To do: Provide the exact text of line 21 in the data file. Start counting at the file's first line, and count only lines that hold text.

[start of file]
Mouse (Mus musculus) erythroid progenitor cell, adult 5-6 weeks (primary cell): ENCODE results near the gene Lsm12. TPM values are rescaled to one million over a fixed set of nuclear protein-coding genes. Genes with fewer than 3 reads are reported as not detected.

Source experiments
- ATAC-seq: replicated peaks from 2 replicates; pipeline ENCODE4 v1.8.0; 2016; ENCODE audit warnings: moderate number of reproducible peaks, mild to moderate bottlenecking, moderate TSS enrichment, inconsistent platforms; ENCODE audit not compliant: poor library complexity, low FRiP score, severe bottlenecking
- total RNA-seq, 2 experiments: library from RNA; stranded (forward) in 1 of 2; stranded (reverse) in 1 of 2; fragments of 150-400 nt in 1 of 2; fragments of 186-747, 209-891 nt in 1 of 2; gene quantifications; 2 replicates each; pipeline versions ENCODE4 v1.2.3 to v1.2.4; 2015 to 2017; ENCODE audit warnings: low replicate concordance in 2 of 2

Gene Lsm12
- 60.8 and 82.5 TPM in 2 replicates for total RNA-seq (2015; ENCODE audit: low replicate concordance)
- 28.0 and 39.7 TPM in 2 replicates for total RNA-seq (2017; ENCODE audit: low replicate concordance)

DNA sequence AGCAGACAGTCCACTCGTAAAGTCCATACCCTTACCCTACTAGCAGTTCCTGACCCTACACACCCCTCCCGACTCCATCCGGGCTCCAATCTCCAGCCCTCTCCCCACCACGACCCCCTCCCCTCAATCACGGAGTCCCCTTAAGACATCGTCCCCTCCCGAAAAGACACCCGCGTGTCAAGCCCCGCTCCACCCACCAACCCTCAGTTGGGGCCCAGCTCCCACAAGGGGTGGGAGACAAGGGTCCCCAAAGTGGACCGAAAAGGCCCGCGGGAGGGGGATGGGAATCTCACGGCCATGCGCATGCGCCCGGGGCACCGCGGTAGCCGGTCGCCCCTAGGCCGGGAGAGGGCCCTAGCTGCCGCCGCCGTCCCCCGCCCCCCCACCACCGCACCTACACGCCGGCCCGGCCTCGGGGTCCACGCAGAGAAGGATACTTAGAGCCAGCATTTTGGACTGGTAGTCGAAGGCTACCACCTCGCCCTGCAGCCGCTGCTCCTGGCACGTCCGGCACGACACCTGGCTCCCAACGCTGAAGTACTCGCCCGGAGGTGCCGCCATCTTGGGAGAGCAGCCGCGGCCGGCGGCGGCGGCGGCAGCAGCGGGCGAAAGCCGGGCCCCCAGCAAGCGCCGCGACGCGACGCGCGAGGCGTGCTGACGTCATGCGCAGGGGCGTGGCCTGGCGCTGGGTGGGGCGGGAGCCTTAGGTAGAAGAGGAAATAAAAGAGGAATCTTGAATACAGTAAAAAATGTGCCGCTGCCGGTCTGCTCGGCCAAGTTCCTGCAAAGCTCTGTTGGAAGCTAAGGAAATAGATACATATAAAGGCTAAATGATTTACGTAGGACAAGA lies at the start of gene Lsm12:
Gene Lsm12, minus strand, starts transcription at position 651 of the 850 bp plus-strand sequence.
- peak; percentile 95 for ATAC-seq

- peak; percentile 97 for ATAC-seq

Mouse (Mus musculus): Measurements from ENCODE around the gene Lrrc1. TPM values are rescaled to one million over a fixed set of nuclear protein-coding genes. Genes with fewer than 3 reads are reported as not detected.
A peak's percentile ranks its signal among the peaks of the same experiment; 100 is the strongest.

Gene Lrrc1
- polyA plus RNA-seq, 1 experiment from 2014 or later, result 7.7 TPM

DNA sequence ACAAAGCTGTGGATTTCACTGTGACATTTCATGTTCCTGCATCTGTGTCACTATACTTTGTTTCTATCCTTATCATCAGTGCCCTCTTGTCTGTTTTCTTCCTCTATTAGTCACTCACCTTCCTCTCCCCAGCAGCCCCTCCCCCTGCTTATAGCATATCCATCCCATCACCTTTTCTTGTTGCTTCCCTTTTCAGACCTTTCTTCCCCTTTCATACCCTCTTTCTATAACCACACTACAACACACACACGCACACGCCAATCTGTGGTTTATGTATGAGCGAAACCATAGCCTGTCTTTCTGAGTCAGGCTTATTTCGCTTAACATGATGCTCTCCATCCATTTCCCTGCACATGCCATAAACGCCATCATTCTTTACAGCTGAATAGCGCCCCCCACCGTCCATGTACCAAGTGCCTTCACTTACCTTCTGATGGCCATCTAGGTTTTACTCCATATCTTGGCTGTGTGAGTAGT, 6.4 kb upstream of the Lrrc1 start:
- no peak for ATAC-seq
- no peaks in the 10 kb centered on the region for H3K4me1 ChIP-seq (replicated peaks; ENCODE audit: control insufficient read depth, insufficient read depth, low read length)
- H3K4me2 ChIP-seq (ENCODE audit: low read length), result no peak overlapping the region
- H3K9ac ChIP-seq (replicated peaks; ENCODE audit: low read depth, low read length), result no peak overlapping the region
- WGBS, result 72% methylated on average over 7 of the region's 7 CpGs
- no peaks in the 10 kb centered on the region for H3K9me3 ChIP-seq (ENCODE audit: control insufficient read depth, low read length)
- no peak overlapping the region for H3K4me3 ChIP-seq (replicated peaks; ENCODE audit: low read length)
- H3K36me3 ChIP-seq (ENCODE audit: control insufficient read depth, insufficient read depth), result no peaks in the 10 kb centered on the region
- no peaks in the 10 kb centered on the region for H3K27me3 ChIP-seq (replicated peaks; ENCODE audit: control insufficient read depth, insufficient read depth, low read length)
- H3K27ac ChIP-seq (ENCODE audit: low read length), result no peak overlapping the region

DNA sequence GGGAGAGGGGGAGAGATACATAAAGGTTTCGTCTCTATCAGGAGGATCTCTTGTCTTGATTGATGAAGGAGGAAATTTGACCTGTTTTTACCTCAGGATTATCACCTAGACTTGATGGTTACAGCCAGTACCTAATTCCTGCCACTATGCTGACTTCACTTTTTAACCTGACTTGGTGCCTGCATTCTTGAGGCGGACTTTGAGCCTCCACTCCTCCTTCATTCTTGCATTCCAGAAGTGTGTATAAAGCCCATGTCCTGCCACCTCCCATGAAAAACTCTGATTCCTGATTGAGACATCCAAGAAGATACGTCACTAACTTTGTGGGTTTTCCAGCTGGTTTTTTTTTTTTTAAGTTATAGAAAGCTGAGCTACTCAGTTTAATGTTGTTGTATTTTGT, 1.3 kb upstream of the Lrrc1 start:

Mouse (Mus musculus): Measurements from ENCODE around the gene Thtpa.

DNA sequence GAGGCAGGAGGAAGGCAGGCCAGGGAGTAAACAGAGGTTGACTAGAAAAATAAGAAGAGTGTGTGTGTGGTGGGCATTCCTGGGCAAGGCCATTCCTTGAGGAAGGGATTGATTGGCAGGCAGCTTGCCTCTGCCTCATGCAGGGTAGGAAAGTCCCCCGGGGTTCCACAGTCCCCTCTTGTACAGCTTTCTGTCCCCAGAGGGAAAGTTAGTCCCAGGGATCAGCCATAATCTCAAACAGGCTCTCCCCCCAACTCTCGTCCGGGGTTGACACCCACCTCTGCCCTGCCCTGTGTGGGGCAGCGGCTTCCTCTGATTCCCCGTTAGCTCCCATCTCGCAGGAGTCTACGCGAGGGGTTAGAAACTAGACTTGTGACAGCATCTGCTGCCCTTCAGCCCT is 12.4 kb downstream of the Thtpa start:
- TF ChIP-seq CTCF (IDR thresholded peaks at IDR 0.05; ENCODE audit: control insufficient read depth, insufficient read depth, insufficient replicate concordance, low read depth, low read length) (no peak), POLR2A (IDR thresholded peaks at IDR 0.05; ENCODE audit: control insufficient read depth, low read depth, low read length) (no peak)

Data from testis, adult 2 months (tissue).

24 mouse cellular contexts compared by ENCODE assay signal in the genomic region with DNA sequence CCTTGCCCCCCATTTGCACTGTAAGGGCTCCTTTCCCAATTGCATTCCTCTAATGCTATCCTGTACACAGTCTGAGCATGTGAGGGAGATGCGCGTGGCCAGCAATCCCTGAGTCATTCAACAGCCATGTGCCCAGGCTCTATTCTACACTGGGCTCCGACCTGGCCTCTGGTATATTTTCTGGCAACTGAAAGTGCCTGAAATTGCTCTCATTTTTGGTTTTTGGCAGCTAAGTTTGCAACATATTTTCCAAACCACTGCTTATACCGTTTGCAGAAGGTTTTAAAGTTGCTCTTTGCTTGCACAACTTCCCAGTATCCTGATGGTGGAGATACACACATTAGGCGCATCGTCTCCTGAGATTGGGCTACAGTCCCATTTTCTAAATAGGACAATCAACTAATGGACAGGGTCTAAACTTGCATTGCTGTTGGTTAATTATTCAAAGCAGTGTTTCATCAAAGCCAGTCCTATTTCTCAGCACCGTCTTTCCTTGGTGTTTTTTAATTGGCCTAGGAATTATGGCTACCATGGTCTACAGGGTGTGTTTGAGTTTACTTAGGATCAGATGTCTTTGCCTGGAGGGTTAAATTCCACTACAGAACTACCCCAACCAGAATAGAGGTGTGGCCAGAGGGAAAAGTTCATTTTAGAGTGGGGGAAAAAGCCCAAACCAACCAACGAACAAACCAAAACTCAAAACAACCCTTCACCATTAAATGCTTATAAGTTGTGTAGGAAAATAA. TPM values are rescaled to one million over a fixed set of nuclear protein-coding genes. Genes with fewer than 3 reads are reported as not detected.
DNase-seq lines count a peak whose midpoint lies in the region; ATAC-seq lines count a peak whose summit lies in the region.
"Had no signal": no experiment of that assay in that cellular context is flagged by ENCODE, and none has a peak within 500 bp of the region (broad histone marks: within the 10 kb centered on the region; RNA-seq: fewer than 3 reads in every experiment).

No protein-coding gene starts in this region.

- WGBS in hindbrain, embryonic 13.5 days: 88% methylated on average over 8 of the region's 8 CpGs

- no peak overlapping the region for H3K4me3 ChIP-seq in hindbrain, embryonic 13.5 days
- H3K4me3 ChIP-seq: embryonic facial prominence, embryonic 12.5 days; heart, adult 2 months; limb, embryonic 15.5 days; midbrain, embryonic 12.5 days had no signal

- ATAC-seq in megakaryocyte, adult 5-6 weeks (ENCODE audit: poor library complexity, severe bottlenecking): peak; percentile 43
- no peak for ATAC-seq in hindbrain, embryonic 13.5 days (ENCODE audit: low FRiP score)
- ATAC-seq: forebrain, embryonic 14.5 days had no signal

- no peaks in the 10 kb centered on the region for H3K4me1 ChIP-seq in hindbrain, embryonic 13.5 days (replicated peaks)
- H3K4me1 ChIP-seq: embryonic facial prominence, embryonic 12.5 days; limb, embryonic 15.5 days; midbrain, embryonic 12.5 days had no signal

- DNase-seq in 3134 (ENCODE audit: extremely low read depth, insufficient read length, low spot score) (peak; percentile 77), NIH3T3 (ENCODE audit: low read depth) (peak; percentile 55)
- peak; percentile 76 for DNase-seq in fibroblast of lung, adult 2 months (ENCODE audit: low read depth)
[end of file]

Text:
- WGBS, result 72% methylated on average over 7 of the region's 7 CpGs